Posts Tagged ‘bash’

Linux : Running a script across many hosts in a network

Friday, February 24th, 2012

In any environment that has many systems it is useful to be able to run a script or tool across many different hosts to ensure that they are all the same or other automation-esq problems. Many people suggest that you need to install configuration or systems management tools for such a task. I disagree. For simple tasks you can use built in functions within bash to simplify your life.

In this example I will run a megaraid command across all hosts in a /16 network to set the local raid card’s clock.

for network in {1..254};
  do 
    for host in {1..254};
     do 
       echo "10.1.$network.$host"
       ssh 10.1.$network.$host /opt/MegaRAID/MegaCli/MegaCli64 -AdpSetTime `date +%Y%m%d` `date +%H:%M:%S` -aALL -NoLog
       ssh 10.1.$network.$host /opt/MegaRAID/MegaCli/MegaCli64 -AdpGetTime -aALL -NoLog | grep -E 'Date:|Time:'
     done
 done

In this script it builds an IP using the bash range {} command which builds a sequence of numbers which match the IP ranges. That way we can ssh to every host from 10.1.1.1 to 10.1.254.254. That is a massive network and would take considerable time to complete. However the example is an easy one to register. It will then set the time, and then query to ensure that the time has been set correctly. The logic can be transposed to anything you want.

Adding User Credentials

By default the login here uses the user that you are logged in as. If you have a system that requires different credentials try changing the ssh to ssh <user>@<hostname> from ssh <hostname>. Also note that it requires SSH key based authentication to work properly. If you want to use sudo then you may need to adjust the sudoers or use expect to adjust the command (or use root which is not recommended).

Running as a one liner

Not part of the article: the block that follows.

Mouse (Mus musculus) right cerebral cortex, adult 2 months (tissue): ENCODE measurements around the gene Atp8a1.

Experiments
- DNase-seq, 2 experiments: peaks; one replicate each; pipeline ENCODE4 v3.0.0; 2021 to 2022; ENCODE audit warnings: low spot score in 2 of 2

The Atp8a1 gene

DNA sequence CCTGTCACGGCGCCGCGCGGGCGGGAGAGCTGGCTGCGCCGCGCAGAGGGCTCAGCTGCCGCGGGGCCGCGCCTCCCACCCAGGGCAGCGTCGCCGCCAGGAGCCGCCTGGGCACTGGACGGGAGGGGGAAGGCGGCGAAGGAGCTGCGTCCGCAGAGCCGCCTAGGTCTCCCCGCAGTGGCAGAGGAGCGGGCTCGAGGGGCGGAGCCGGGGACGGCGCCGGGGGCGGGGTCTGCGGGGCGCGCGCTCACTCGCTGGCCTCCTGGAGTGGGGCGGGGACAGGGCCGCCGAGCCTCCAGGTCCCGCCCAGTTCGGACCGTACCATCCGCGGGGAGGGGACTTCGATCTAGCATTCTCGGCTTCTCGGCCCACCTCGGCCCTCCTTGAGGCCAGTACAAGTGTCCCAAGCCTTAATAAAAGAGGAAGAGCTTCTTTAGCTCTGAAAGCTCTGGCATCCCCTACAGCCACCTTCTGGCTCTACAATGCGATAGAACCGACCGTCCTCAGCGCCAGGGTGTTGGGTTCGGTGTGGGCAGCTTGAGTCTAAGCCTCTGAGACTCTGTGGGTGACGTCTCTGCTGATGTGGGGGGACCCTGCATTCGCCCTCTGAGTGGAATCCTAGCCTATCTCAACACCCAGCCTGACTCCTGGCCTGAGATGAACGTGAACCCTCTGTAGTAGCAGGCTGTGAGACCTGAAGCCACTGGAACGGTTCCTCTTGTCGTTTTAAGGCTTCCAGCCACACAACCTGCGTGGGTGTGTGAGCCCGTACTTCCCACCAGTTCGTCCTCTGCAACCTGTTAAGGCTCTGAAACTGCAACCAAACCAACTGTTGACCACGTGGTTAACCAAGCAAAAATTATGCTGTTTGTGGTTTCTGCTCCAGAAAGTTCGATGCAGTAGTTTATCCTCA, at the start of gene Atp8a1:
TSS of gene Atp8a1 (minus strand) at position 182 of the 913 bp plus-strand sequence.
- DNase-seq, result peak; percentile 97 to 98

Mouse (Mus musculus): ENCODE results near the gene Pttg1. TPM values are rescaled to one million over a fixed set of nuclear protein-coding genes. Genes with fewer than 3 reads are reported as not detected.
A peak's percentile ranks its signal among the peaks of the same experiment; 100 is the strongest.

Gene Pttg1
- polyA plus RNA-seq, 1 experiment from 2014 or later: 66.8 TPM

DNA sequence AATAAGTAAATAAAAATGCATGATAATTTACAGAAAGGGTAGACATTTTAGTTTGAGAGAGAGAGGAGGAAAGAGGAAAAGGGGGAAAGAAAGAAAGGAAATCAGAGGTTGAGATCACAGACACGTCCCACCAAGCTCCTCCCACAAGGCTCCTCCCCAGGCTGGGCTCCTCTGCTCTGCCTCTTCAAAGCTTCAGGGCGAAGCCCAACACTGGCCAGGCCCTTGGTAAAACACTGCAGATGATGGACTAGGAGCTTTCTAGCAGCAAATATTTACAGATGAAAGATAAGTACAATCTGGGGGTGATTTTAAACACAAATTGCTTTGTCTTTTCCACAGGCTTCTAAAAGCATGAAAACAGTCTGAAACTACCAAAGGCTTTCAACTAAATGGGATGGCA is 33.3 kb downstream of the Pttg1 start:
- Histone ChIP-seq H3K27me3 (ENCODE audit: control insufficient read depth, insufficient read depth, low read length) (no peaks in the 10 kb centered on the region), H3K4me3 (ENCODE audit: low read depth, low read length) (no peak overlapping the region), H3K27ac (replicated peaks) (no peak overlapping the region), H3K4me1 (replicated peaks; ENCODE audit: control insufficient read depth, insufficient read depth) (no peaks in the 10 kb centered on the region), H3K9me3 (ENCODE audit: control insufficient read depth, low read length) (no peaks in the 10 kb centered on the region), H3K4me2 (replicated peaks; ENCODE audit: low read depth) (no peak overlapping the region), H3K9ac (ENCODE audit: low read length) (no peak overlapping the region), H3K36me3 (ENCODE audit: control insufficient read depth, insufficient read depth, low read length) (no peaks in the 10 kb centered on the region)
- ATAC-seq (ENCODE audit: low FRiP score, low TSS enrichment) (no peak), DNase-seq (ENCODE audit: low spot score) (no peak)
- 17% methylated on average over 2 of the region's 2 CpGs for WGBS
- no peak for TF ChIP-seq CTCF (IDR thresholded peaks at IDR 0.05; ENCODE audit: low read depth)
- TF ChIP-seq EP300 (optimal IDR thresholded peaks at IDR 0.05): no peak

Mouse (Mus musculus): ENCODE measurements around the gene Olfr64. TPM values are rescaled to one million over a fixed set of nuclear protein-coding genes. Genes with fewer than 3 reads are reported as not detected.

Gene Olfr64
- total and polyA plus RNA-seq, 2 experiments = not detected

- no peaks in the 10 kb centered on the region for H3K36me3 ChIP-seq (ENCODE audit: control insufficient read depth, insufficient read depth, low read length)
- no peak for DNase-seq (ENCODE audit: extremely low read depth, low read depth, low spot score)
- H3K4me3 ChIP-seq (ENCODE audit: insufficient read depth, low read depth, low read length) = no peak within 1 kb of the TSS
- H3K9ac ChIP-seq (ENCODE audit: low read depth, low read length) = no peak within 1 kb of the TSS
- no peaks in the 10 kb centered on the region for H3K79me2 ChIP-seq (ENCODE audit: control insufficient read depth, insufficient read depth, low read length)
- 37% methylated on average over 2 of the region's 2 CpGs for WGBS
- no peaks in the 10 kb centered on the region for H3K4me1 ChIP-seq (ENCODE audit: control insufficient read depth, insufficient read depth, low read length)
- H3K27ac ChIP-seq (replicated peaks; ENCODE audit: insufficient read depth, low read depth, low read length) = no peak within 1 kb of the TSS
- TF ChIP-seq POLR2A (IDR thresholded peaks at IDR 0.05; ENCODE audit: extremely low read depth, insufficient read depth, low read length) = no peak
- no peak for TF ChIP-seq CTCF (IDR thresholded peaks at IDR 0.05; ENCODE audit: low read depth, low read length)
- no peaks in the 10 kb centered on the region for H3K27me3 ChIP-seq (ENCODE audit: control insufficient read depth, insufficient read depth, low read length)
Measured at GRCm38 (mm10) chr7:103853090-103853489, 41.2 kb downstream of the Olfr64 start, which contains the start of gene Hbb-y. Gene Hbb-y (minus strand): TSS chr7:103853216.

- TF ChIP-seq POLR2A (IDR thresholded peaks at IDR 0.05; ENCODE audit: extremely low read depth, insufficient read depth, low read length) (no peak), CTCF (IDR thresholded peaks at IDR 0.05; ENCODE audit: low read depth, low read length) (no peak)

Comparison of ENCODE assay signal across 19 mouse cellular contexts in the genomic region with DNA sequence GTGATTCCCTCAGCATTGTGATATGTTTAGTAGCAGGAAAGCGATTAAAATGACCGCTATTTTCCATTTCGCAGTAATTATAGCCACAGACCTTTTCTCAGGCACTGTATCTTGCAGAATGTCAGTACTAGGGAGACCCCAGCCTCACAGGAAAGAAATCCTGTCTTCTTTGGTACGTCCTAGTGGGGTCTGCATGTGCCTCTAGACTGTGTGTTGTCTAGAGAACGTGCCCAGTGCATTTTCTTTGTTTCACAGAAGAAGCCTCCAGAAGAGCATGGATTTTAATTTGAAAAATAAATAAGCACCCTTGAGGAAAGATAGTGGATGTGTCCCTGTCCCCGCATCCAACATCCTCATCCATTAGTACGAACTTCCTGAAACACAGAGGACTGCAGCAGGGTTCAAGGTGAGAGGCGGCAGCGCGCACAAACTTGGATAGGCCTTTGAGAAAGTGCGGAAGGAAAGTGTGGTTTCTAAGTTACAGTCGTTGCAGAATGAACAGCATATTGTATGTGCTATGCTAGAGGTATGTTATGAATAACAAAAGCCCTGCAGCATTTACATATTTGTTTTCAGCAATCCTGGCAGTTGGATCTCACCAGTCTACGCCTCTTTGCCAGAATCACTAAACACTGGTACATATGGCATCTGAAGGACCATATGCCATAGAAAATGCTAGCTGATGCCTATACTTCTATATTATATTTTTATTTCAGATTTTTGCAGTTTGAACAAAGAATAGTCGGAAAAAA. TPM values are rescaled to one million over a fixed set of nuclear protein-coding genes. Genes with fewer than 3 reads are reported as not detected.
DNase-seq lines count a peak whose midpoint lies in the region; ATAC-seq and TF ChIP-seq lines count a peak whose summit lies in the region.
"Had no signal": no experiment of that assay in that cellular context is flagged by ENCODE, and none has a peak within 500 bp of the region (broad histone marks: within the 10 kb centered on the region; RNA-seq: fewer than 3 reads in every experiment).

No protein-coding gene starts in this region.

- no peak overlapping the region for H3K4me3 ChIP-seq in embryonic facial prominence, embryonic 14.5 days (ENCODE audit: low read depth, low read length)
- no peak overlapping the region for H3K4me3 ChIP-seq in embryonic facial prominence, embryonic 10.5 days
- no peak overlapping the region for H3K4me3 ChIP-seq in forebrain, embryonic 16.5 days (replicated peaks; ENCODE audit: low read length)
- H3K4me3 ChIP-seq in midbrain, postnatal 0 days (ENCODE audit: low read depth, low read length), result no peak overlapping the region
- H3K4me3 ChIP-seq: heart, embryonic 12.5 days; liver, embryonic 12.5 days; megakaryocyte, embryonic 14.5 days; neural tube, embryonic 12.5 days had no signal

The above script can be run as a one-liner if you put a ; at the end of each line and join the lines together. I have put the logic into a proper structure so that people can follow the logic of the script.

Running as a script

If you want to run this as a script.. which means you probably want to do something more advanced like doing expect then it is worth while adding a #!/bin/bash or similar line to the begining of the first line like so

#!/bin/bash
for network in {1..254};
  do 
   for host in {1..254};
      do 
        echo "10.1.$network.$host"
        ssh 10.1.$network.$host /opt/MegaRAID/MegaCli/MegaCli64 -AdpSetTime `date +%Y%m%d` `date +%H:%M:%S` -aALL -NoLog
        ssh 10.1.$network.$host /opt/MegaRAID/MegaCli/MegaCli64 -AdpGetTime -aALL -NoLog | grep -E 'Date:|Time:'
      done
 done

Running the script concurrently

To cut down the amount of time that the script runs you can run it concurrently by splitting of sub processes as a part of the for loop. Try this

#!/bin/bash
for network in {1..254};
  do 
   for host in {1..254};
     (
     do 
       echo "10.1.$network.$host"
       ssh 10.1.$network.$host /opt/MegaRAID/MegaCli/MegaCli64 -AdpSetTime `date +%Y%m%d` `date +%H:%M:%S` -aALL -NoLog
       ssh 10.1.$network.$host /opt/MegaRAID/MegaCli/MegaCli64 -AdpGetTime -aALL -NoLog | grep -E 'Date:|Time:'
     done
     )
 done